Funding and unresolved questions linger ahead of vote on Anchorage mayor’s homeless shelter proposal

Anchorage City Hall
A small group of Anchorage Assembly members and the news media gather for a press conference outside Anchorage City Hall on April 19, 2023. (Jeremy Hsieh/Alaska Public Media)

Anchorage Mayor Dave Bronson’s now 2-year-old pitch to build a homeless shelter and navigation center is back before the Anchorage Assembly.

The Assembly is scheduled to vote at its meeting Tuesday evening whether to commit about $11 million to finish the fraught project a contractor began last fall. As envisioned, the structure would house an emergency shelter for up to 200 people and navigation services on city land at Tudor and Elmore roads. 

If the Assembly approves the funding plan, the facility is unlikely to fully open this winter. Separately, city officials have been working on a plan for sheltering hundreds of people without homes this winter that does not rely on this facility and also does not rely on reopening a mass shelter like the Sullivan Arena. Instead, that plan in progress uses hotels, churches and nonprofits for extra rooms and temporary beds. 

Assembly members say they have a lot of unresolved questions about the Tudor and Elmore project. The company Sprung Structures still needs to provide formal documentation that its building is safe under Anchorage’s wind and snow loads. The proposed structure would be built out of aluminum supports and a durable, proprietary fabric. Also, no funding has been identified to pay for the shelter’s operation. And some of the money the administration suggests using to build the project comes at the expense of past Assembly commitments, and still falls short of the $11.4 million to $12.4 million estimate

“Oh, boy,” Assembly Chair Chris Constant said during a work session Friday. “I have some strong feelings about some of the funding that’s been identified. Promises made to the community that are suddenly being reneged upon. … I’m going to raise some hell on behalf of my constituents.” 

Several million dollars have already been spent on the project. The administration told a contractor to start work on it last fall, without proper Assembly approvals. Then the Assembly suspended the project, which led to a $2.5 million settlement with the contractor. 

The contractor’s site prep work is still in good shape, according to Lance Wilber, who leads the city’s Economic and Community Development Department. He said construction can pick up where it left off.

“We’ve had the current foundation inspected, the rebar inspected,” he said. “Currently, we can still use it,” he said. “So we don’t have to replace any of that. We just got to build the other three sides and pour the pad.”

He and other administration officials walked the Assembly through a funding proposal for the project on Friday. They want to pool unused federal American Rescue Plan Act money, money previously set aside for the project before it was suspended, and alcohol tax revenue.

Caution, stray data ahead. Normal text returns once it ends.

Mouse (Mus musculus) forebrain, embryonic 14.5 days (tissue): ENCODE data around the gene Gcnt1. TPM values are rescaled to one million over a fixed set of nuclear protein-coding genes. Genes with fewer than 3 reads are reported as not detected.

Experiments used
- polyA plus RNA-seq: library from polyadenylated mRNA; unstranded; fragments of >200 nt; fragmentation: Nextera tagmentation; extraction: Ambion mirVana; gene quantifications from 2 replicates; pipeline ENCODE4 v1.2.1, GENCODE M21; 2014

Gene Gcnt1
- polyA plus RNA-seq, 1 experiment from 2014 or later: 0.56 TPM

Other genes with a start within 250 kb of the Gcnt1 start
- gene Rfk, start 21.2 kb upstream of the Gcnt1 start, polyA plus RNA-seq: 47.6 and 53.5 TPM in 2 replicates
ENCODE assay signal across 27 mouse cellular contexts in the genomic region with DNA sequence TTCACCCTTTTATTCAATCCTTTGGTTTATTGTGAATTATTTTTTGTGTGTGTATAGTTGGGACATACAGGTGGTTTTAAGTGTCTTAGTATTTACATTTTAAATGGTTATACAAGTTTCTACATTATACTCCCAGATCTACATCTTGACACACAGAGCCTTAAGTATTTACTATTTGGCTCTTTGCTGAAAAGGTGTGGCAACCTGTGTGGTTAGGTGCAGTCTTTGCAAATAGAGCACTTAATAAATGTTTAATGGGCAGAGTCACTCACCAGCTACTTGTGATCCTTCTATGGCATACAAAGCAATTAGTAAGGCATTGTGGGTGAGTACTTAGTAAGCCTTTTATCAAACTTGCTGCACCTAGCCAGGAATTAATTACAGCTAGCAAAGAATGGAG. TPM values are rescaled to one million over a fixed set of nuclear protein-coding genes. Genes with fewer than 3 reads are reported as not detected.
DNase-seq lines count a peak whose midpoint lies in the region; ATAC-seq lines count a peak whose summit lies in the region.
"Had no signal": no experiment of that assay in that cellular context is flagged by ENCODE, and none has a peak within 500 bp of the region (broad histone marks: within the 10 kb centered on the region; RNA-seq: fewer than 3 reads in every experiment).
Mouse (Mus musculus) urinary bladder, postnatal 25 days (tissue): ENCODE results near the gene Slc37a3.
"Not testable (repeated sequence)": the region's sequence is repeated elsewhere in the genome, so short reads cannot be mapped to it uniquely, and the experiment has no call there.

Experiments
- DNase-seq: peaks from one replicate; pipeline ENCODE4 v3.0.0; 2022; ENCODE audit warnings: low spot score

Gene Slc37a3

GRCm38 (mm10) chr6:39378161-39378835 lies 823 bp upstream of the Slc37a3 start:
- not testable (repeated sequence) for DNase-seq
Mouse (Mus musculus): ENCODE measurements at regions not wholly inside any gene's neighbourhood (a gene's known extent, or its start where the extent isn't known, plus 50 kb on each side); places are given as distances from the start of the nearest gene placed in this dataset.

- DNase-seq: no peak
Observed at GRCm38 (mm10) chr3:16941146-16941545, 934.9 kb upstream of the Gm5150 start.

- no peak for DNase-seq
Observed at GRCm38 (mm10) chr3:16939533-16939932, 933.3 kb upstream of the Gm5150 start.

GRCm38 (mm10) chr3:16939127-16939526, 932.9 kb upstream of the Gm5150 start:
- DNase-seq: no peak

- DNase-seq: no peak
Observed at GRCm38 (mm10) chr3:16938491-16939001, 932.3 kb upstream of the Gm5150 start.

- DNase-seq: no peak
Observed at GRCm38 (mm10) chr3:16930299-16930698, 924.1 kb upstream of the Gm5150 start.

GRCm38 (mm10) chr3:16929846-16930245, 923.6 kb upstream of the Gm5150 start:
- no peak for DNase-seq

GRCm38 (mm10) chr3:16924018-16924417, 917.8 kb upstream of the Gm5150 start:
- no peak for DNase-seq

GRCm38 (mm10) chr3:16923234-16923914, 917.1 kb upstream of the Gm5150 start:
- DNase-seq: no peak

Some of the funds are leftover from completed commitments. Others were committed through the regular budgeting process, but never spent. For example, the Assembly set aside $2 million in alcohol taxes for early education and early prevention grants that the Anchorage Health Department didn’t disburse. The Parks and Recreation Department got $400,000 to install Wi-Fi at five recreation centers that went unspent. And about $1 million of federal money is still available out of a $2.5 million grant for removing trees killed by spruce beetles, a wildfire risk.  

“What I’m really struggling with is these are policy calls that were already made, and we want to undo them,” Assembly member Meg Zaletel told the administration. “And they were debated. They were part of larger packages and negotiations to really ensure we were addressing a number of priorities within the municipality. … You’re undercutting all the policy calls already made.”

Felix Rivera, who chairs the Assembly Housing and Homelessness Committee, said Tuesday he plans to vote no on the Tudor and Elmore project. 

Earlier this year, Rivera and the Assembly set a goal to stand up a permanent, low-barrier shelter by this winter. By June, that target had slipped to the end of the year. Now, Rivera’s looking at next spring. 

“I think that’s a discussion that we need to continue to have over the winter, and I think be ready come April, at the end of our emergency cold weather shelter plan, be ready and have a result by then,” he said. 

Rivera expects the cold weather shelter plan that relies on hotels, churches and nonprofits to be finalized next month. 

Jeremy Hsieh covers Anchorage with an emphasis on housing, homelessness, infrastructure and development. Reach him at or 907-550-8428. Read more about Jeremy here.

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